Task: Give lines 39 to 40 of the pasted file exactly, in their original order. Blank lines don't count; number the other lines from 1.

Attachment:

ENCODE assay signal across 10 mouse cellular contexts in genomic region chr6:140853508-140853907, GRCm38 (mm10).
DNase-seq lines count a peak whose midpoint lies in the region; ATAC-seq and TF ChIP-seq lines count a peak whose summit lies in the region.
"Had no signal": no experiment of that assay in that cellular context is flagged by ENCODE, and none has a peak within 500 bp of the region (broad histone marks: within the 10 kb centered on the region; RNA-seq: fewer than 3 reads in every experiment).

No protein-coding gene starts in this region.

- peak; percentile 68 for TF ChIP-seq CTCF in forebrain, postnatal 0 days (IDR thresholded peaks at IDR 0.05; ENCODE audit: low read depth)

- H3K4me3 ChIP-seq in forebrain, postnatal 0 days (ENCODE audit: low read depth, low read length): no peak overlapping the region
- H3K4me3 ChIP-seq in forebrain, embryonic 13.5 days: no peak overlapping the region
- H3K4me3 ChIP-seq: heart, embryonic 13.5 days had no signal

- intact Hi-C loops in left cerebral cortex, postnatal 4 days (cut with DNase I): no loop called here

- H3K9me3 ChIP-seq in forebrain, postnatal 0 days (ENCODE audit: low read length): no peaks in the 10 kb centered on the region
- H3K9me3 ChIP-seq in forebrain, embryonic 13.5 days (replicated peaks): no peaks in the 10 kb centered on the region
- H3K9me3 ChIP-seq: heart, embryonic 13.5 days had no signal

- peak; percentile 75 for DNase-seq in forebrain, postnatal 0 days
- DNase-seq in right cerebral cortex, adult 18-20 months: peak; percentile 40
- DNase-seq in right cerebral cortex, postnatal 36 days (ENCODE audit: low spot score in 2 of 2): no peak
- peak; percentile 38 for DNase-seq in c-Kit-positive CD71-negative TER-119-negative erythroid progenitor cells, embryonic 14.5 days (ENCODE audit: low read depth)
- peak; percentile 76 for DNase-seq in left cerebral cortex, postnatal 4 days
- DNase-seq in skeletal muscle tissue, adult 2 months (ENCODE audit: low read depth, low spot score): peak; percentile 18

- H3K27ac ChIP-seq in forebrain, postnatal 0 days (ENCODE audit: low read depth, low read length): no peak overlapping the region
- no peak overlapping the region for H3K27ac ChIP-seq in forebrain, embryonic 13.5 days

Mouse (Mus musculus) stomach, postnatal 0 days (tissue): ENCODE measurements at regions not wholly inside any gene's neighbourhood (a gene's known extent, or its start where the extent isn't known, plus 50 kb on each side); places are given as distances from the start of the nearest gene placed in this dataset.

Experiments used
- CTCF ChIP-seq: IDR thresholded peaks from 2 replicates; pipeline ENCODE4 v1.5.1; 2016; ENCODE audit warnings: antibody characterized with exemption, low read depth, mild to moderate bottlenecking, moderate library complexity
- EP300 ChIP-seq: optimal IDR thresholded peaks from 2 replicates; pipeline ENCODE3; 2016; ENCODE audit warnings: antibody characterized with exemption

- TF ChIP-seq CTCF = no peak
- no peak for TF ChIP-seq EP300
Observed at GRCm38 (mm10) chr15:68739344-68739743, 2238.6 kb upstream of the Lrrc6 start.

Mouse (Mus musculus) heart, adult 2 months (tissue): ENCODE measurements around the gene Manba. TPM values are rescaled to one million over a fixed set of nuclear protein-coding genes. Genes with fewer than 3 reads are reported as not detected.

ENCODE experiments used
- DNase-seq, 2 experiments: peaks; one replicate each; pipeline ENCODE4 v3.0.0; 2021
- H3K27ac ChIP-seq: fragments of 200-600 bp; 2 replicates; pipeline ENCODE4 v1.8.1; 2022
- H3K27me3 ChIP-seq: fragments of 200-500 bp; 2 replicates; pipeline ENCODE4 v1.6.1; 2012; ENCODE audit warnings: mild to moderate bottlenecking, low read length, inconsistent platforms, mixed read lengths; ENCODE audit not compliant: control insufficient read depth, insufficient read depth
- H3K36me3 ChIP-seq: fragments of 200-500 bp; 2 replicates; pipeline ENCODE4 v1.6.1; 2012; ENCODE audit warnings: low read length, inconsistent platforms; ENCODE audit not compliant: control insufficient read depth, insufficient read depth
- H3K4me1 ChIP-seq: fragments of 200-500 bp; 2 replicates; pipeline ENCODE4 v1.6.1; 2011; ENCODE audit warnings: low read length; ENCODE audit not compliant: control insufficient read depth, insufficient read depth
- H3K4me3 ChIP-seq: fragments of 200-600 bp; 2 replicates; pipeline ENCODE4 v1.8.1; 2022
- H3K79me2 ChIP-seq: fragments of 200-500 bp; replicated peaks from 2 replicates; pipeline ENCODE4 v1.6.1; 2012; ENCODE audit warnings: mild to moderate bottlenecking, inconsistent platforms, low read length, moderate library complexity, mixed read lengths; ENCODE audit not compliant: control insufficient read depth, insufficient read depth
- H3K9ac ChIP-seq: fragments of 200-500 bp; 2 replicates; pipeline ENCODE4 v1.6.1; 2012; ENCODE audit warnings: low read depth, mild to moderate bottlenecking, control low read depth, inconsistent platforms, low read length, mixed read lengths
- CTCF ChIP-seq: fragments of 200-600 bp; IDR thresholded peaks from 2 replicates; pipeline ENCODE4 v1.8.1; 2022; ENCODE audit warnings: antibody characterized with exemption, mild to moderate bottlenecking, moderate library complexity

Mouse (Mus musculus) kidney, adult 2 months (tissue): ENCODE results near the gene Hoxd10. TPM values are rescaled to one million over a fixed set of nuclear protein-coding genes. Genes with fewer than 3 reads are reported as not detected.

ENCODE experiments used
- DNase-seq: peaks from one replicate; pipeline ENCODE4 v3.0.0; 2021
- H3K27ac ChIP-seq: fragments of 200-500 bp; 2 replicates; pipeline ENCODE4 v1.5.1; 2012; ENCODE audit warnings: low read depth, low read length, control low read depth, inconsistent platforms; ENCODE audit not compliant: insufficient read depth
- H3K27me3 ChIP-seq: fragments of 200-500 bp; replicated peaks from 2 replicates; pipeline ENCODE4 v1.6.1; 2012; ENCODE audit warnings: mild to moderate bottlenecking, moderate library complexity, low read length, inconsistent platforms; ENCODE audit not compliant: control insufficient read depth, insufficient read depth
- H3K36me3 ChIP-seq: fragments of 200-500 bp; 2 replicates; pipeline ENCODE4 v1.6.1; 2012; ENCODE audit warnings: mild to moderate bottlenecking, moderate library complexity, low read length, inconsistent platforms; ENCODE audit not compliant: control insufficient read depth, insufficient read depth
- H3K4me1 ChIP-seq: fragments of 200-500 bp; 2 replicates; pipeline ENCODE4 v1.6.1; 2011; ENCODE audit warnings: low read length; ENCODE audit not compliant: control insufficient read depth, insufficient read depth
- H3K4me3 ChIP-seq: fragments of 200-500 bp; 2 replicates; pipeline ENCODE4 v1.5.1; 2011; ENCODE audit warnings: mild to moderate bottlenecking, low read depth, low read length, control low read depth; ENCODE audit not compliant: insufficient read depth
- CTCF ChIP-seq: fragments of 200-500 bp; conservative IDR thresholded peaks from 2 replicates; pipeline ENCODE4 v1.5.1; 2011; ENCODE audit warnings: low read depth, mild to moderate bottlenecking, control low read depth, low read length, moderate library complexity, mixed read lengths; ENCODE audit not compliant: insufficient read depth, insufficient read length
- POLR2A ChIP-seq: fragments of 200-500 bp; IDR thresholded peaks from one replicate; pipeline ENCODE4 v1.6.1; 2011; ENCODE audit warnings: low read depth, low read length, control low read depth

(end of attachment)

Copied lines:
Mouse (Mus musculus) kidney, adult 2 months (tissue): ENCODE results near the gene Hoxd10. TPM values are rescaled to one million over a fixed set of nuclear protein-coding genes. Genes with fewer than 3 reads are reported as not detected.

ENCODE experiments used